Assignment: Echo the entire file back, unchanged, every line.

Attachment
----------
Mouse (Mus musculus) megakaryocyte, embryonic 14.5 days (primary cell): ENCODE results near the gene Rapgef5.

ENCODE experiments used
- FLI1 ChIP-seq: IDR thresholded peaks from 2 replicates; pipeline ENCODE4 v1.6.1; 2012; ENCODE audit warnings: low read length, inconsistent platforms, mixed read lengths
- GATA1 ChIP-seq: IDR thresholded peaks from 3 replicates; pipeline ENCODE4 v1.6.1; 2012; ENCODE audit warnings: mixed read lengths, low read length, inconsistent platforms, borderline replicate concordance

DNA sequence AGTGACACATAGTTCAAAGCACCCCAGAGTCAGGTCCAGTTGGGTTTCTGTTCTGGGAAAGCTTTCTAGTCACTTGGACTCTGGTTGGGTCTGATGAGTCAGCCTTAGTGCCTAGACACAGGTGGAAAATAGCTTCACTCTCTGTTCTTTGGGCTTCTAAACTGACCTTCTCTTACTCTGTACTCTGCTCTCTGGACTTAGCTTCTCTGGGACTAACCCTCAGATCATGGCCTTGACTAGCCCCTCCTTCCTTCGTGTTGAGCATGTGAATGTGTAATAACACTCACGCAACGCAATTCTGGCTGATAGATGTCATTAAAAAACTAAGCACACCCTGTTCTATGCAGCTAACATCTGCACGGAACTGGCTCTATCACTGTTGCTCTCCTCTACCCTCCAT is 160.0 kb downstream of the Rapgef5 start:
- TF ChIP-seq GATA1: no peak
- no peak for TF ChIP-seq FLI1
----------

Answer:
Mouse (Mus musculus) megakaryocyte, embryonic 14.5 days (primary cell): ENCODE results near the gene Rapgef5.

ENCODE experiments used
- FLI1 ChIP-seq: IDR thresholded peaks from 2 replicates; pipeline ENCODE4 v1.6.1; 2012; ENCODE audit warnings: low read length, inconsistent platforms, mixed read lengths
- GATA1 ChIP-seq: IDR thresholded peaks from 3 replicates; pipeline ENCODE4 v1.6.1; 2012; ENCODE audit warnings: mixed read lengths, low read length, inconsistent platforms, borderline replicate concordance

DNA sequence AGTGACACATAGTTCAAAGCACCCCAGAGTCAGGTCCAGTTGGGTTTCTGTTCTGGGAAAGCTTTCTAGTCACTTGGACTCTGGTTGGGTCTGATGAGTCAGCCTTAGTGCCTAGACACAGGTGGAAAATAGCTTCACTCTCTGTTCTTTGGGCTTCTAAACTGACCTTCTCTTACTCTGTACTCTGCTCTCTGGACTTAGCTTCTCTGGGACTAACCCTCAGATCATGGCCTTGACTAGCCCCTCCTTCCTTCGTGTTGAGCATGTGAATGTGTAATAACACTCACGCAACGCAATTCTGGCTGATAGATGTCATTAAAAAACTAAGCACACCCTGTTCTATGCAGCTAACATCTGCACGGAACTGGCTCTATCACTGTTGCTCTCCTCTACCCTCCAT is 160.0 kb downstream of the Rapgef5 start:
- TF ChIP-seq GATA1: no peak
- no peak for TF ChIP-seq FLI1